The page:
This Little Bag of Dreams

O body swayed to music, O brightening glance,/How can we know the dancer from the dance?

Month: April, 2013

Husband Missing by Polly Williams

I have read all bar one of Polly Williams’ novels, and her first, The Rise and Fall of a Yummy Mummy, is still my favourite. Husband Missing, and I’m sure you can guess the main plot, enters darker territory, and successfully so, I’m pleased to say.

Gina Adler has been married for six months to the gorgeous and rich Rex. Life is a beach. Until, that is, Rex goes missing from one. Where is he? Is he as good a windsurfer as he makes out? And will he come back to her?

I’ll leave no spoilers here – I’m not that sort of reviewer – but suffice to say, Williams is on her usual skinny jeans and heartbreak form in this powerful novel. Do you know who your friends and family really are? You will want to find out after reading Husband Missing.

Instructions For a Heatwave by Maggie O’Farrell


Instructions For a Heatwave was the Waterstones Book of the Month for March and is the first Maggie O’Farrell novel which I have read. I am certain it won’t be the last.

It is 1976 and the hottest summer since records began: ‘it inhabits the house like a guest who has outstayed his welcome’. Gretta Riordan, Irish-born, London-living, is baking soda bread, and Robert Riordan, her restless husband, is going to get a newspaper. He doesn’t return.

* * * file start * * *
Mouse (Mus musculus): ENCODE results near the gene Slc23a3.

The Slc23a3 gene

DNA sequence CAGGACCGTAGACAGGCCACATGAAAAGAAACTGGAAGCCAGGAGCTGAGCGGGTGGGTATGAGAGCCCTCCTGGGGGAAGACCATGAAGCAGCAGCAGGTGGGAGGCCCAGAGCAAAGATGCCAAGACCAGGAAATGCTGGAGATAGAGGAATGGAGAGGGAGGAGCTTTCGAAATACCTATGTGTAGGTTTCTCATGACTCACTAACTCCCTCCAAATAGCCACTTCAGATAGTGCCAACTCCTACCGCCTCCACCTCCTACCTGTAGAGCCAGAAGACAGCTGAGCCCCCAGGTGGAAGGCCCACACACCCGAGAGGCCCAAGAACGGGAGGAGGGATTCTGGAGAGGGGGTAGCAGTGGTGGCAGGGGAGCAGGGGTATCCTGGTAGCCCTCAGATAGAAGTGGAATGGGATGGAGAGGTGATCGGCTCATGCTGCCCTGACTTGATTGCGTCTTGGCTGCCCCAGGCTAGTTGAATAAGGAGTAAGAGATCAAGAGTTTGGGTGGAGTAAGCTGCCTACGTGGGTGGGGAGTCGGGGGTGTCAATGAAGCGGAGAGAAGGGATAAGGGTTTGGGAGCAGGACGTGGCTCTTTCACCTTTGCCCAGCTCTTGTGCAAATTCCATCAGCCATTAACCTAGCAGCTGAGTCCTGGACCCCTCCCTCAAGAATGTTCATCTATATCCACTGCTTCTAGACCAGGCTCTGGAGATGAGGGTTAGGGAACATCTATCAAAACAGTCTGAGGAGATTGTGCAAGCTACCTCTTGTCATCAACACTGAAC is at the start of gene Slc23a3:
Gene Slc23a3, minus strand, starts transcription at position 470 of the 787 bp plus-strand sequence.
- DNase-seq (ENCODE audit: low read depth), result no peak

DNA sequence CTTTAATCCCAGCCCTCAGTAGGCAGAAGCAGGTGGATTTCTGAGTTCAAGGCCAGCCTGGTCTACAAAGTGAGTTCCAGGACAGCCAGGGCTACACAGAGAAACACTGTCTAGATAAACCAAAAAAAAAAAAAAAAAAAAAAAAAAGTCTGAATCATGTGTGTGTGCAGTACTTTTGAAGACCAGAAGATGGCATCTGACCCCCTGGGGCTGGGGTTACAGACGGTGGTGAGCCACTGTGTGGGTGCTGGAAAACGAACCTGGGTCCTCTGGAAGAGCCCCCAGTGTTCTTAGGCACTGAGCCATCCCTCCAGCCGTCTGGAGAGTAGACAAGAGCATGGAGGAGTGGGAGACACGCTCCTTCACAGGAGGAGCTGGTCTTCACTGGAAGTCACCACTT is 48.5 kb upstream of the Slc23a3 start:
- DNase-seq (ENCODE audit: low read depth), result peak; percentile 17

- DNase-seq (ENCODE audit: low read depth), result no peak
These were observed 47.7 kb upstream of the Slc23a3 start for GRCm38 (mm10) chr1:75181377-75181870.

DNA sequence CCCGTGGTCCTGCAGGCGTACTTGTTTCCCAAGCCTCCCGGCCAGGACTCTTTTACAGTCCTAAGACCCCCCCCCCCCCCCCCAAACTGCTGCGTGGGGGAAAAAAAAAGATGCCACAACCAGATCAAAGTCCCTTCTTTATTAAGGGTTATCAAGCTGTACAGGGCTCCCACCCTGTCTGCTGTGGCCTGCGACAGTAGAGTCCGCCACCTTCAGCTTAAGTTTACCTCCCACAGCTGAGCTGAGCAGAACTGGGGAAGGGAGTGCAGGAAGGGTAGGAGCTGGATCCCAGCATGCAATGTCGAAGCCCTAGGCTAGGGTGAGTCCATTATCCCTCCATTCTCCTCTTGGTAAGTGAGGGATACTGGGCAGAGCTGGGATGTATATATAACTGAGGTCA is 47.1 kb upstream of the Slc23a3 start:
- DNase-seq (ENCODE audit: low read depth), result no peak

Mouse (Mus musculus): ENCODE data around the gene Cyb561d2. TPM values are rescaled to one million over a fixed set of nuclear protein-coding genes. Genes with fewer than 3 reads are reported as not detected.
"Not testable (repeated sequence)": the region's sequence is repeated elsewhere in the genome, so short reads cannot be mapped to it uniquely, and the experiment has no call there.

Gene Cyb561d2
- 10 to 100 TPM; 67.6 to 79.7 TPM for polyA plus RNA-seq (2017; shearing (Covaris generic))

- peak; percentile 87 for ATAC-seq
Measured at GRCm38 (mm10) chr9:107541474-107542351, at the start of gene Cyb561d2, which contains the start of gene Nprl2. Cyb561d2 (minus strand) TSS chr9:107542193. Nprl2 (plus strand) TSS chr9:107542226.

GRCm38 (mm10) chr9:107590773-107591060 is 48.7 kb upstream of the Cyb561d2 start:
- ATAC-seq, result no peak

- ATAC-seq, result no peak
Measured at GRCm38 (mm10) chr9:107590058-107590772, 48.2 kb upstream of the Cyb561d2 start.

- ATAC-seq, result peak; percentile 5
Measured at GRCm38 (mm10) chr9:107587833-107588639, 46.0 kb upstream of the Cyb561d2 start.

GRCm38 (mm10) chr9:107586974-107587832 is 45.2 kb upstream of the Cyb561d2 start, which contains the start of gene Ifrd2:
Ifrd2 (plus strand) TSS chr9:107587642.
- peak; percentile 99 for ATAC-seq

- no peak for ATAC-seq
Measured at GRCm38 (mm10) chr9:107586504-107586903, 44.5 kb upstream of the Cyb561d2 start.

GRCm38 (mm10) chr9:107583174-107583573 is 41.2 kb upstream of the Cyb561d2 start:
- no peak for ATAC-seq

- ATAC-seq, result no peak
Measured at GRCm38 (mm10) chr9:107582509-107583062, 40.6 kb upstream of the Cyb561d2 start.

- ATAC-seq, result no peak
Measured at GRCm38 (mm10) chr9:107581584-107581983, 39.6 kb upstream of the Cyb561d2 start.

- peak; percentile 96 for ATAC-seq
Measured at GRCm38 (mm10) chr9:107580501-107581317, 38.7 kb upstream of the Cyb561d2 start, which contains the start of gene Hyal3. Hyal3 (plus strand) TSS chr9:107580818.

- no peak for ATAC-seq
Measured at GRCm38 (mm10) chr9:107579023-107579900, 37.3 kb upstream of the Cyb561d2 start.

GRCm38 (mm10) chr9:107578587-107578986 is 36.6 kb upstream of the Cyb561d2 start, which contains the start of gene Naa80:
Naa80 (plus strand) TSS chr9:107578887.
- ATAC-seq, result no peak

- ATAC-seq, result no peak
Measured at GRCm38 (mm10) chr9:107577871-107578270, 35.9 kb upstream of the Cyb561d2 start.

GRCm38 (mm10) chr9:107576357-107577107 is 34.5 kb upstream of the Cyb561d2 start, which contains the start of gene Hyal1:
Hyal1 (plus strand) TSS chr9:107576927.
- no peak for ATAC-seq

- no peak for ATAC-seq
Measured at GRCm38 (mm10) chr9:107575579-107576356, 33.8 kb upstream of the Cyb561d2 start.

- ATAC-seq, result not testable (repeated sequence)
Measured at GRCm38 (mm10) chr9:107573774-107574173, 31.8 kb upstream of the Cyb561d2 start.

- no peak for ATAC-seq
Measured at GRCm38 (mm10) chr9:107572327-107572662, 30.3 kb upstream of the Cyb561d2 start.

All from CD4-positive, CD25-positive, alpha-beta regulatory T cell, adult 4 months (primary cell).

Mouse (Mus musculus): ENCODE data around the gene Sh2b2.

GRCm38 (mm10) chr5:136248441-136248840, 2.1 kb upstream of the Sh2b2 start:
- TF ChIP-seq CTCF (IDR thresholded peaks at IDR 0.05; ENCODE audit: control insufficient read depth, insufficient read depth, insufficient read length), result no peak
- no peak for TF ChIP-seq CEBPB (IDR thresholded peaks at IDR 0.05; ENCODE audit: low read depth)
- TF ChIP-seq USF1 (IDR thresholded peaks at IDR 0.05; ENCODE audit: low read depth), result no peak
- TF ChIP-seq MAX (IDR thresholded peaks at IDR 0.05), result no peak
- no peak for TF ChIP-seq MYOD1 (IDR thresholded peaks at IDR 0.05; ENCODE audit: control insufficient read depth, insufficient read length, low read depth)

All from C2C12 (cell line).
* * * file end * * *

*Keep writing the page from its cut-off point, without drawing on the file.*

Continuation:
The greatest achievement of Instructions For a Heatwave is not its plot, despite the skill therein, but rather its deft portrayal of a family breakdown (or several family breakdowns, perhaps). For there are huge secrets within the Riordan clan: Michael Francis’s infidelity, the effect of Aoife in utero on Gretta, and Aoife’s dyslexia.

What I enjoyed the most about the novel, however, was O’Farrell’s portrayals of Ireland, Irishness and attitudes to the Irish. Take Michael Francis’s future father in law’s questions:

‘From Northern Ireland? Or southern Ireland?’

‘Ah. But you’re not IRA, are you?’

I have taken a long time to read this book. But then, it is no page turner, like Gone Girl. Rather, it is a deliciously long yet rewarding walk, with a glittering view over the sea to savour at the end. It will stay with me a long time.